The labour market situation of highly skilled immigrants in Canada’s hi-tech clusters
Authors: Peter Hall
This paper examines the labour market situation of highly skilled immigrants in Canada’s hi-tech clusters. Using census customized tabulations it traces the coincident clustering of hi-tech economic activity and immigration settlement in Canada’s largest cities. It is thus not surprising that we find the largest concentrations of immigrants employed in the hi-tech sector within a small group of large cities. Over the 1990s, earnings of immigrants declined relative to those of the native-born working in the hi-tech sector. This trend was most pronounced in the largest cities. Using confidential Census micro-data to control for demographic and human capital characteristics, we find that hi-tech immigrants in Toronto do relatively worse than hi-tech immigrants employed elsewhere. The paper then focuses on the employment experiences of newly arrived immigrants to Canada, using a sample survey of immigrants interviewed six months after arrival. Immigrants with more education are less likely to be employed shortly after arrival than those with less education. This finding is consistent with the notion that immigrants face challenges in having their qualifications recognized by employers. We also find that certain forms of previous work experience, especially pre-immigration Canadian work experience and hi-tech experience (obtained anywhere), is rewarded with increased likelihood of employment. At the same time, hi-tech employers are more likely than others to recognize and reward foreign education and pre-immigration hi-tech work experience.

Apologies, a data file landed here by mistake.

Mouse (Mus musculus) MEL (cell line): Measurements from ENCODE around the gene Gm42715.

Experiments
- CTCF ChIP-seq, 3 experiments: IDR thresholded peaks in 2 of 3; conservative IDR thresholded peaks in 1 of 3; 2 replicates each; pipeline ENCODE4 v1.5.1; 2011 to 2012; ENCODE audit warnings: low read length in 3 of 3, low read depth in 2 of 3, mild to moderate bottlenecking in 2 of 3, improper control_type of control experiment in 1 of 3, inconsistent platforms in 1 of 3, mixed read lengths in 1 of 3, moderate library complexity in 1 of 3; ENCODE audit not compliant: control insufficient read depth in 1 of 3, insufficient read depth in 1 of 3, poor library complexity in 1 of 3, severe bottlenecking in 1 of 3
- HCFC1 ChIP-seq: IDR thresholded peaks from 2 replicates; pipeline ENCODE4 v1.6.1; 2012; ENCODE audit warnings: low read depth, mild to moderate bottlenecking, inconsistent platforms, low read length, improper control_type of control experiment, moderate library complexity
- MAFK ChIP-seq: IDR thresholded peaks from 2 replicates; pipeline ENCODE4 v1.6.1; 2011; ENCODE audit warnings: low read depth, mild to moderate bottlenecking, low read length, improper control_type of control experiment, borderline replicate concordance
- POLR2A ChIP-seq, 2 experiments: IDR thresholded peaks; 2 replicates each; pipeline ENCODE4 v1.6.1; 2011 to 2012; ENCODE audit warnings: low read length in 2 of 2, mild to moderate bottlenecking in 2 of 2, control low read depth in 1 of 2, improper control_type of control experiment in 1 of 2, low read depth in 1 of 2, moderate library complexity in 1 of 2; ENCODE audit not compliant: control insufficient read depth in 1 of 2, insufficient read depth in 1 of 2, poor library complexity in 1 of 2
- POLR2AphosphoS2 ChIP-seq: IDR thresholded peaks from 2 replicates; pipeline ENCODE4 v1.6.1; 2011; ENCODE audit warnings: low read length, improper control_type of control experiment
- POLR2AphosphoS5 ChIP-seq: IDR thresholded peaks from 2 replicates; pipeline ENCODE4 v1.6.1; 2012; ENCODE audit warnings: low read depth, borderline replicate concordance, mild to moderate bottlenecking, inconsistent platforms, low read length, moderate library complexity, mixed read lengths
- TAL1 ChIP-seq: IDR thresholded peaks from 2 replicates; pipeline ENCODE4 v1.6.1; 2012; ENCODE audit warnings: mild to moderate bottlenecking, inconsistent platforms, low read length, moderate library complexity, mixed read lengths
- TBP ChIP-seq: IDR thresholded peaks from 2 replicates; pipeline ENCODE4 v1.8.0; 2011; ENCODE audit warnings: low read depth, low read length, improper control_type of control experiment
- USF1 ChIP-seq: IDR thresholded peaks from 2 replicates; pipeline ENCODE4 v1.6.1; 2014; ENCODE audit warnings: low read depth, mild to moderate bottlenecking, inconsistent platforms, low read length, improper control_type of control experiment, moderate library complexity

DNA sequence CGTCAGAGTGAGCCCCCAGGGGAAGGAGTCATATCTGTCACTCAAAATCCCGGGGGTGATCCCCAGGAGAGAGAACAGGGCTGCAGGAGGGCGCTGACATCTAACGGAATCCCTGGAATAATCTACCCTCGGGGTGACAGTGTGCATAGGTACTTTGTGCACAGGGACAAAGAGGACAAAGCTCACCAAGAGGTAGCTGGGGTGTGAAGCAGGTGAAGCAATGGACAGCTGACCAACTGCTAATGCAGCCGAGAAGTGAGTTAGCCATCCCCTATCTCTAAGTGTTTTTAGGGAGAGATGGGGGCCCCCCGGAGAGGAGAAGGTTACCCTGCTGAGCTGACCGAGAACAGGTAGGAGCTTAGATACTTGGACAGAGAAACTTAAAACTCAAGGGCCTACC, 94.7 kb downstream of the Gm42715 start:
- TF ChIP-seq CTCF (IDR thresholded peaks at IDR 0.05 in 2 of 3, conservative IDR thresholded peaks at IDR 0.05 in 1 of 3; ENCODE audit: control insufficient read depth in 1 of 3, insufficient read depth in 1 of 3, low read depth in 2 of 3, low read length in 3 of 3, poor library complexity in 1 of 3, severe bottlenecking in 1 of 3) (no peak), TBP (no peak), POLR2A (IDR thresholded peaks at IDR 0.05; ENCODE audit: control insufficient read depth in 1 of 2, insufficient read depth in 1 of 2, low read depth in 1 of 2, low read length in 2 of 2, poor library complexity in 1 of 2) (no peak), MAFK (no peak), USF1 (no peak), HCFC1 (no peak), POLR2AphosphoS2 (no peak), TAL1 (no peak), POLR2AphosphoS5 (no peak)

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Peter Hall (2006).
The labour market situation of highly skilled immigrants in Canada's hi-tech clusters
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